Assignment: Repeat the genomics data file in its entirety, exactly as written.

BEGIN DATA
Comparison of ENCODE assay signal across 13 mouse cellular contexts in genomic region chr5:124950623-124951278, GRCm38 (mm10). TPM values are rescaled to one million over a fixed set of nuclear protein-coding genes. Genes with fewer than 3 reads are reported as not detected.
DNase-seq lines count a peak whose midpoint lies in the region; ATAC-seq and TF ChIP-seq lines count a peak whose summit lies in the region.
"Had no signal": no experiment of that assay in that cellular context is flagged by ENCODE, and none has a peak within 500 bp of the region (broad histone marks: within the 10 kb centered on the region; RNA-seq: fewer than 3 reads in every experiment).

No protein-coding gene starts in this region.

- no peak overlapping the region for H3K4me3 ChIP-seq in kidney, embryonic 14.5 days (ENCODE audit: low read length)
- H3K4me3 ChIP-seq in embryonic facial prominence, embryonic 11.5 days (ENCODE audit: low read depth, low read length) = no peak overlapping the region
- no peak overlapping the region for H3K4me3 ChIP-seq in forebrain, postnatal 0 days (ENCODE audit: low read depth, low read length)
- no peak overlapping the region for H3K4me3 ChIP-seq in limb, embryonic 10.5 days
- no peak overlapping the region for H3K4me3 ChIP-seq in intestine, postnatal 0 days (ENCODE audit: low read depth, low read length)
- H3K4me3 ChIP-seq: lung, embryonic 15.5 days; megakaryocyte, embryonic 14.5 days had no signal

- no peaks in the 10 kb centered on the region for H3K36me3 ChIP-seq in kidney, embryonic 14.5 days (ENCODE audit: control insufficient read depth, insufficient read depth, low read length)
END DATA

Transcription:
Comparison of ENCODE assay signal across 13 mouse cellular contexts in genomic region chr5:124950623-124951278, GRCm38 (mm10). TPM values are rescaled to one million over a fixed set of nuclear protein-coding genes. Genes with fewer than 3 reads are reported as not detected.
DNase-seq lines count a peak whose midpoint lies in the region; ATAC-seq and TF ChIP-seq lines count a peak whose summit lies in the region.
"Had no signal": no experiment of that assay in that cellular context is flagged by ENCODE, and none has a peak within 500 bp of the region (broad histone marks: within the 10 kb centered on the region; RNA-seq: fewer than 3 reads in every experiment).

No protein-coding gene starts in this region.

- no peak overlapping the region for H3K4me3 ChIP-seq in kidney, embryonic 14.5 days (ENCODE audit: low read length)
- H3K4me3 ChIP-seq in embryonic facial prominence, embryonic 11.5 days (ENCODE audit: low read depth, low read length) = no peak overlapping the region
- no peak overlapping the region for H3K4me3 ChIP-seq in forebrain, postnatal 0 days (ENCODE audit: low read depth, low read length)
- no peak overlapping the region for H3K4me3 ChIP-seq in limb, embryonic 10.5 days
- no peak overlapping the region for H3K4me3 ChIP-seq in intestine, postnatal 0 days (ENCODE audit: low read depth, low read length)
- H3K4me3 ChIP-seq: lung, embryonic 15.5 days; megakaryocyte, embryonic 14.5 days had no signal

- no peaks in the 10 kb centered on the region for H3K36me3 ChIP-seq in kidney, embryonic 14.5 days (ENCODE audit: control insufficient read depth, insufficient read depth, low read length)